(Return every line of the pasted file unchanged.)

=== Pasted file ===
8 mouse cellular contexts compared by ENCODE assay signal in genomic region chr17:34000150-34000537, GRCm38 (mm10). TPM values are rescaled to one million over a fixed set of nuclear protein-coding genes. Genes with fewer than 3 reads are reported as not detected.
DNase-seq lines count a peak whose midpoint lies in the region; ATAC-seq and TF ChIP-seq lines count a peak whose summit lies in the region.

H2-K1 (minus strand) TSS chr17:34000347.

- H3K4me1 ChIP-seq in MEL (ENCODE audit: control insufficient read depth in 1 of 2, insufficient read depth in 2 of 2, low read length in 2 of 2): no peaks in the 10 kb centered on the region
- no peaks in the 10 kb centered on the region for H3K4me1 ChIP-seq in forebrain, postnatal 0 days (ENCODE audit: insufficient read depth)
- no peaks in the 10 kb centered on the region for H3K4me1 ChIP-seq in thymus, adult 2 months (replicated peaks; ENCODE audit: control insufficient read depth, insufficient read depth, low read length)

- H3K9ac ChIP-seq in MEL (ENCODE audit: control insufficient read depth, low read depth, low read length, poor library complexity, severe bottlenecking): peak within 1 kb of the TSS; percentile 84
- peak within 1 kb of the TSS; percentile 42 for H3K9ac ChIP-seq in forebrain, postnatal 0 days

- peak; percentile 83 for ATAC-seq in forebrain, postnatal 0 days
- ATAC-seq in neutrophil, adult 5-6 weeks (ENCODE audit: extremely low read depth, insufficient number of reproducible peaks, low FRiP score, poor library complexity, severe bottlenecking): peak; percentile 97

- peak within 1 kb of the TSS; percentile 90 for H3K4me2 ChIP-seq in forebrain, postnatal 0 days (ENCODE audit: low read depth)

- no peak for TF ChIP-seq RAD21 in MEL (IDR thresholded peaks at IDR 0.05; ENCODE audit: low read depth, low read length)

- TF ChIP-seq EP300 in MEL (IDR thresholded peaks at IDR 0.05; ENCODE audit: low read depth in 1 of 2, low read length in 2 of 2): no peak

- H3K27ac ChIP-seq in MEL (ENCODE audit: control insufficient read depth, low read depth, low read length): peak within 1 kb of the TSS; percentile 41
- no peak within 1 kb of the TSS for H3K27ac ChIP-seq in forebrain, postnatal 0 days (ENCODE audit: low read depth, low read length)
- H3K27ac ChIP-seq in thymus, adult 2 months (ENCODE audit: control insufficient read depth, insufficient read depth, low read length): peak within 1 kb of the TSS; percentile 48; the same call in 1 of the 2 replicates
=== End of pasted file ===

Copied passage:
8 mouse cellular contexts compared by ENCODE assay signal in genomic region chr17:34000150-34000537, GRCm38 (mm10). TPM values are rescaled to one million over a fixed set of nuclear protein-coding genes. Genes with fewer than 3 reads are reported as not detected.
DNase-seq lines count a peak whose midpoint lies in the region; ATAC-seq and TF ChIP-seq lines count a peak whose summit lies in the region.

H2-K1 (minus strand) TSS chr17:34000347.

- H3K4me1 ChIP-seq in MEL (ENCODE audit: control insufficient read depth in 1 of 2, insufficient read depth in 2 of 2, low read length in 2 of 2): no peaks in the 10 kb centered on the region
- no peaks in the 10 kb centered on the region for H3K4me1 ChIP-seq in forebrain, postnatal 0 days (ENCODE audit: insufficient read depth)
- no peaks in the 10 kb centered on the region for H3K4me1 ChIP-seq in thymus, adult 2 months (replicated peaks; ENCODE audit: control insufficient read depth, insufficient read depth, low read length)

- H3K9ac ChIP-seq in MEL (ENCODE audit: control insufficient read depth, low read depth, low read length, poor library complexity, severe bottlenecking): peak within 1 kb of the TSS; percentile 84
- peak within 1 kb of the TSS; percentile 42 for H3K9ac ChIP-seq in forebrain, postnatal 0 days

- peak; percentile 83 for ATAC-seq in forebrain, postnatal 0 days
- ATAC-seq in neutrophil, adult 5-6 weeks (ENCODE audit: extremely low read depth, insufficient number of reproducible peaks, low FRiP score, poor library complexity, severe bottlenecking): peak; percentile 97

- peak within 1 kb of the TSS; percentile 90 for H3K4me2 ChIP-seq in forebrain, postnatal 0 days (ENCODE audit: low read depth)

- no peak for TF ChIP-seq RAD21 in MEL (IDR thresholded peaks at IDR 0.05; ENCODE audit: low read depth, low read length)

- TF ChIP-seq EP300 in MEL (IDR thresholded peaks at IDR 0.05; ENCODE audit: low read depth in 1 of 2, low read length in 2 of 2): no peak

- H3K27ac ChIP-seq in MEL (ENCODE audit: control insufficient read depth, low read depth, low read length): peak within 1 kb of the TSS; percentile 41
- no peak within 1 kb of the TSS for H3K27ac ChIP-seq in forebrain, postnatal 0 days (ENCODE audit: low read depth, low read length)
- H3K27ac ChIP-seq in thymus, adult 2 months (ENCODE audit: control insufficient read depth, insufficient read depth, low read length): peak within 1 kb of the TSS; percentile 48; the same call in 1 of the 2 replicates